Crime and punishment
Reconciliation in its basic form occurs between two people face to face... But we must be clear that reconciliation, in the sense of meeting, comprehending, and working to prevent the future following the pattern of the past, is not always possible. The demand for justice, the desire for revenge, may prevent it. Quakers in particular seem to have a horror of revenge as a motive. We need to remember that, in the interests of social harmony, law-abiding citizens have voluntarily surrendered their rights of retaliation to the state. It may be true that when the state takes revenge, nothing constructive has been achieved. But it is also true that if not even this is done, the hurt remains with the person who has been wronged. Where the burden of suffering is clearly on one side, the burden of wrong-doing on the other, it is a kind of insult to tell the victim that he or she should be reconciled. We are told that there is no peace without justice. How are we to meet the claims of justice without forging the next link in the chain of hurt?
Restitution ... accepts the reality of what has happened and the right of the sufferer to 'have something done about it'. It accepts that the perpetrator is in most cases feeling guilty, or at least humiliated to have been detected. But it offers him or her an opportunity to regain the good opinion of the sufferer and the community, and to be seen as a person who can give as well as take away, who can right wrongs as well as cause them... When I was working with deviant and deprived children, and almost all disciplinary matters were decided by the whole community on a basis of putting things right, I was able to see how the victims feel supported and protected by this approach. It was moving to see how much they wanted to accept the evidence of contrition, how much they wanted to forgive. Provided that we could ensure that it worked effectively, those who had been hurt were satisfied; it was outsiders, not directly involved, who became angry and told me that this was a sentimental option which did not face the realities of injustice. They were afraid of pain, hurt, violence, and the breakdown of order; and their fear made them violent. Those who had already experienced this breakdown recognised that restitution offered them a way out.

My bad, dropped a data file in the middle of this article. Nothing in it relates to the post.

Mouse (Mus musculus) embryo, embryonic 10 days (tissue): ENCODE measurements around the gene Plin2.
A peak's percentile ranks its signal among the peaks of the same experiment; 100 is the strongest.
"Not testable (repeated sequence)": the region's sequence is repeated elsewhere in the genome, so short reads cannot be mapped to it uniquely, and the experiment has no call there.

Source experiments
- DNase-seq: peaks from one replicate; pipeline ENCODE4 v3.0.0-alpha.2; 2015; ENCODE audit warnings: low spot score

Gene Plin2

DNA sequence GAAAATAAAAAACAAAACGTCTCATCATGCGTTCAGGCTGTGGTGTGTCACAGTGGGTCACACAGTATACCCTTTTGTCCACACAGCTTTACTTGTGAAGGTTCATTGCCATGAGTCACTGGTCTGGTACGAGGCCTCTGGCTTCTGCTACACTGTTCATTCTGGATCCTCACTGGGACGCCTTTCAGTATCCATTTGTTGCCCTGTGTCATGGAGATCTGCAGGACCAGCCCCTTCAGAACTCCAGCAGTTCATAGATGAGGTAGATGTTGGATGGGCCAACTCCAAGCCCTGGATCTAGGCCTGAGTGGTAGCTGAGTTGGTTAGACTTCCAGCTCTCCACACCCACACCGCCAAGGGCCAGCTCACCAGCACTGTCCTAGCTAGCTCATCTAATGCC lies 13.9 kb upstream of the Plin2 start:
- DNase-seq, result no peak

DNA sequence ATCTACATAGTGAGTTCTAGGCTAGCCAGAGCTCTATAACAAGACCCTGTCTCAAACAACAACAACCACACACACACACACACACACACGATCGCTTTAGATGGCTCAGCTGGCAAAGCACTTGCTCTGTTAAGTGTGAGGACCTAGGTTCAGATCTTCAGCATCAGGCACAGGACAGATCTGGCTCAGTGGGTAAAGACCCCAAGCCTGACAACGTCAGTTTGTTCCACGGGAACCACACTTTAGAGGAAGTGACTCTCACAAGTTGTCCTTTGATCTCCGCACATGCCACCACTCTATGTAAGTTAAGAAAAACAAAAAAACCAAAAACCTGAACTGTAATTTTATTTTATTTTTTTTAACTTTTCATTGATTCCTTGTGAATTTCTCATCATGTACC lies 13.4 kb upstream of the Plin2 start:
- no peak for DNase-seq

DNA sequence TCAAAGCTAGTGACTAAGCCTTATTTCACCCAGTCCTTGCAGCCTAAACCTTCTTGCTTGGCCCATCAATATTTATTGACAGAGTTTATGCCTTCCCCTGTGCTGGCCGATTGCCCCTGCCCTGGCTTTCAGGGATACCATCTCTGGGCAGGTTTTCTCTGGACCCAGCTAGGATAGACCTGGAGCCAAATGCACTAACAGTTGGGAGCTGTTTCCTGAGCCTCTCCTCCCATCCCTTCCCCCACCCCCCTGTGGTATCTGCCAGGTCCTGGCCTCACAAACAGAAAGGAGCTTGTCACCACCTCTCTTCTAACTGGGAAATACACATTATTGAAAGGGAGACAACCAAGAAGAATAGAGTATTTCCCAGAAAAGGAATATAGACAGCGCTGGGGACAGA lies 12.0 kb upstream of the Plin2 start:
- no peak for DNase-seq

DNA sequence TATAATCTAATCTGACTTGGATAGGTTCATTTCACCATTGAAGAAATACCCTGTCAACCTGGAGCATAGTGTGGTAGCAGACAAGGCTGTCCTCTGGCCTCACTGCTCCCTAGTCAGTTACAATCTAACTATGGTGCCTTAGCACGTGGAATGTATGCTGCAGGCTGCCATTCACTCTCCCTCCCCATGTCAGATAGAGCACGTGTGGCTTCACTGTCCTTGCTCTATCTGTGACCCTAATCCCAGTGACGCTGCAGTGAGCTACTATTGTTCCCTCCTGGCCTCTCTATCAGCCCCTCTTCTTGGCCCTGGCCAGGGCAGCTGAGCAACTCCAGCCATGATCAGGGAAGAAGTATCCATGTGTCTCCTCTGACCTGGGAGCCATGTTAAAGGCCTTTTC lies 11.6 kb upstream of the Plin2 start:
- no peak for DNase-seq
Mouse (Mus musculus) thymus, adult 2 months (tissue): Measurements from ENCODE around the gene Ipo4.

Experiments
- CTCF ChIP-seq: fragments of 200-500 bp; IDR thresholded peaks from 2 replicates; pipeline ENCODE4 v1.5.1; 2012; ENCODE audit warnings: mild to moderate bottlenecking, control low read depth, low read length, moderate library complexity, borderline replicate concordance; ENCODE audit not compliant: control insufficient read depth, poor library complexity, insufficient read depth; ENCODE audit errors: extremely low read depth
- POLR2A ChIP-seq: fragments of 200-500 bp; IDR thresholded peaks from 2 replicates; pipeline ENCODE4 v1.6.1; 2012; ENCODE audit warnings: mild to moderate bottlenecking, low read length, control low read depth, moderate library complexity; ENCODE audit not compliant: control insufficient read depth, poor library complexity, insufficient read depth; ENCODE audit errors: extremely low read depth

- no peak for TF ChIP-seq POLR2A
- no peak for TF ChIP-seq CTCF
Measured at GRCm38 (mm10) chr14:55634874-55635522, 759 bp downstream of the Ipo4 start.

John Lampen, 1987
Those who have looked for a more forthright statement of a Quaker view on a subject which concerns them deeply, may experience some disappointment at not finding it here. However we hope that Friends will appreciate that this may be because Friends are still searching for a corporate view, or because we have not been able to find a suitable extract, or because this book cannot hope to cover every aspect of human affairs.
Some individual Friends have provided the challenge which has led the Society to consider a subject more deeply. Often we have been able to make corporate statements on issues such as war and poverty which challenge ourselves as well as the larger society. Sometimes we can suggest how we should set about seeking a remedy, but often we have to realise that in such a book as this we cannot hope to provide detailed consideration leading to any definitive statement. Indeed we have to beware of putting forward our corporate findings too dogmatically. We must humbly admit our own failings, and then work and pray that we may be led to find a way forward.